I'll make this brief. Just a small sampling of the huge collection. A few things that caught my eye.
I'll start with a couple of the exceptions. This isn't just any old painting of GW. If I'm not mistaken this one by Gilbert Stuart is the single most famous one.
This is Kindred Spirits, by Asher B. Durand, possibly the single most iconic painting of the Hudson River School. (See my recent review of the Hudson River School exhibit at Milwaukee Art Museum.) The acquisition of this painting was controversial but the controversy adheres primarily to the New York Public Library for selling it rather than to Crystal Bridges for buying it.
|Valley of the Catawissa in Autumn, Thomas Moran, 1862|
|The Song, William Merritt Chase, 1907|
|Excavation at Night, George Bellows, 1908|
|Blackwell's Island, Edward Hopper, 1928|
This one's just plain fun, don't you think? Did you guess who painted it? Look at the round balls of trees and curve of the hill. Grant Wood. But, although it's a portrait of a real, specific person (a banker named Campbell in the wall label), he's titled it "The American Golfer."
|The Tree, Helen Lundeberg, 1938|
|Big Red Lens, Frederick Eversley, 1985|
Gallery view featuring a David Smith sculpture and paintings by Norman Rockwell and Gottlieb, among others. Eclectic mix.
|Quarantania, Louise Bourgeois, 1953|
Another artist I'm not familiar with, Evan Penny. Huge, superrealistic sculpture with a catchy title: "Old Self: Portrait of the Artist as He Will (Not) Be. Variation #2." Begs at least two questions for me at least: Does he expect to die first? And, how many other variations of what he doesn't expect to become are there?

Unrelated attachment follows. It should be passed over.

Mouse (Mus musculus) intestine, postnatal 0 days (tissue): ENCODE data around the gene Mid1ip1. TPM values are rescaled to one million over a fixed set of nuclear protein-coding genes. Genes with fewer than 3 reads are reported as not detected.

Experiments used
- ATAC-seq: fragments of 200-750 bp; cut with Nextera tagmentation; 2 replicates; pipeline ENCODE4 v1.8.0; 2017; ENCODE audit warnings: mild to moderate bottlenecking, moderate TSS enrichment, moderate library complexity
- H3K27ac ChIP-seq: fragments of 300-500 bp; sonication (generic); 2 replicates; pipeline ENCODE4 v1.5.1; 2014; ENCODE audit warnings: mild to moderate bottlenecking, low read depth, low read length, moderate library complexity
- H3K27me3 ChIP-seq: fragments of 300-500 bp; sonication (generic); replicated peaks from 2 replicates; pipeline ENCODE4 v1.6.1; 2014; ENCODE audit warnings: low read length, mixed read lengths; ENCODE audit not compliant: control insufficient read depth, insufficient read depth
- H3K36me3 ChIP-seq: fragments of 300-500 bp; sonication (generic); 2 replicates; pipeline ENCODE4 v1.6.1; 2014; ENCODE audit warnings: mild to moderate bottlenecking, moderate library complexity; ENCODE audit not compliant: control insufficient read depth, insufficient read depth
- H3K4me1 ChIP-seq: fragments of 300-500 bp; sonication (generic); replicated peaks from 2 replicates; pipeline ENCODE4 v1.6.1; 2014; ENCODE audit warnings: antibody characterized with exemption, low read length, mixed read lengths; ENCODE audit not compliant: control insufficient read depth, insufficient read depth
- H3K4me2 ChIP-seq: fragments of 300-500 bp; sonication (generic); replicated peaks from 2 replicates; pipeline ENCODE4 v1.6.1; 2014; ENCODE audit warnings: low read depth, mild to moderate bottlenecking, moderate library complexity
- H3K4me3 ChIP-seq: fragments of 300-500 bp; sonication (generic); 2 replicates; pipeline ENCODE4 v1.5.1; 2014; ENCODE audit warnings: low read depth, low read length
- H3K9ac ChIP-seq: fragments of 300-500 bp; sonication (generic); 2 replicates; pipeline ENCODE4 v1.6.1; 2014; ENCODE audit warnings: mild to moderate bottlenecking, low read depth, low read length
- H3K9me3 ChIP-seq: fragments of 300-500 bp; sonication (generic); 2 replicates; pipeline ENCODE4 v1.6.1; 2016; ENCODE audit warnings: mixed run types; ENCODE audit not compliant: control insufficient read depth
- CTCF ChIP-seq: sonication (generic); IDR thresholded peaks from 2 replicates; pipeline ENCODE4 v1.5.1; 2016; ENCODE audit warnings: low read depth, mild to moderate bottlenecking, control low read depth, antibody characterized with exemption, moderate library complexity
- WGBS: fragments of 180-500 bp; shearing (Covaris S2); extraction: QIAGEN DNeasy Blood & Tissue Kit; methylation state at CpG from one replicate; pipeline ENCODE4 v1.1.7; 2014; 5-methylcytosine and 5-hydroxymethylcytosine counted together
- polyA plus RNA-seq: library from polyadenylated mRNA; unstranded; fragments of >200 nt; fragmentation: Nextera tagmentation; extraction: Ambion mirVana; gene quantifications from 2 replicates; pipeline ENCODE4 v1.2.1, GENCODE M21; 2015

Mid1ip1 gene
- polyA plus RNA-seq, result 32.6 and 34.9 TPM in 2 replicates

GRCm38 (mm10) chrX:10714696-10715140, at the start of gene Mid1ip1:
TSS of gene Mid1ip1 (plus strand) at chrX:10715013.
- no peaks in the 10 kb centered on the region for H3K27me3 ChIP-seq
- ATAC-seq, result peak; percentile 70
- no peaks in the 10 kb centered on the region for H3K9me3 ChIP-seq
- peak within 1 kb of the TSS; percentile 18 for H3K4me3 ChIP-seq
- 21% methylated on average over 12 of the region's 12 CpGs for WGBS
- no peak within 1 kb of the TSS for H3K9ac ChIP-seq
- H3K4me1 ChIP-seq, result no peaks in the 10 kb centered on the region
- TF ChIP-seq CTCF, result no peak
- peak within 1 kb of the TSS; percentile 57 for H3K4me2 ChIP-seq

|Venice Installation, Jenny Holzer, 1990|
|Landscape, Mark Tansey, 1994|
|Enassamishhinjijweian, Tom Uttech, 2009|
For the sake of brevity I've left out quite a few gems. If you're going anywhere near the northwest corner of Arkansas, I recommend a swing in the direction of Bentonville to see this museum. I bet it's even more stunning after the trees have leafed out.
I leave you with a "Hanging Heart" by Jeff Koons, which literally hangs in the cafeteria's grand hall at the heart of the museum complex, one of the "crystal bridges" that span the impounded waters of the creek running through the ravine.
This is part 3 in a trio of posts about Crystal Bridges. If you missed the first two and want to start at the beginning, click here. Part 1 is about the outdoor art and part two is about the photography exhibit called "The Open Road."